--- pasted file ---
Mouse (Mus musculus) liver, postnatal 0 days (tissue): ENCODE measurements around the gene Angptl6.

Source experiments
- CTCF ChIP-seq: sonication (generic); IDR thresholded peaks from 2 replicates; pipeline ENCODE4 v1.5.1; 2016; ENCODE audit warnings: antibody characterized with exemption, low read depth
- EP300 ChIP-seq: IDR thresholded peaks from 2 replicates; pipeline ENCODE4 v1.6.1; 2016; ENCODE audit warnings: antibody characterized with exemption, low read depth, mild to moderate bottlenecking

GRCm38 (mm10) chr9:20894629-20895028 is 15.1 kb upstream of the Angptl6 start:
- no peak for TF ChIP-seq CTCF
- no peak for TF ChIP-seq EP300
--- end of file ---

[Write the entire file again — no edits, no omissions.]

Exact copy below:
Mouse (Mus musculus) liver, postnatal 0 days (tissue): ENCODE measurements around the gene Angptl6.

Source experiments
- CTCF ChIP-seq: sonication (generic); IDR thresholded peaks from 2 replicates; pipeline ENCODE4 v1.5.1; 2016; ENCODE audit warnings: antibody characterized with exemption, low read depth
- EP300 ChIP-seq: IDR thresholded peaks from 2 replicates; pipeline ENCODE4 v1.6.1; 2016; ENCODE audit warnings: antibody characterized with exemption, low read depth, mild to moderate bottlenecking

GRCm38 (mm10) chr9:20894629-20895028 is 15.1 kb upstream of the Angptl6 start:
- no peak for TF ChIP-seq CTCF
- no peak for TF ChIP-seq EP300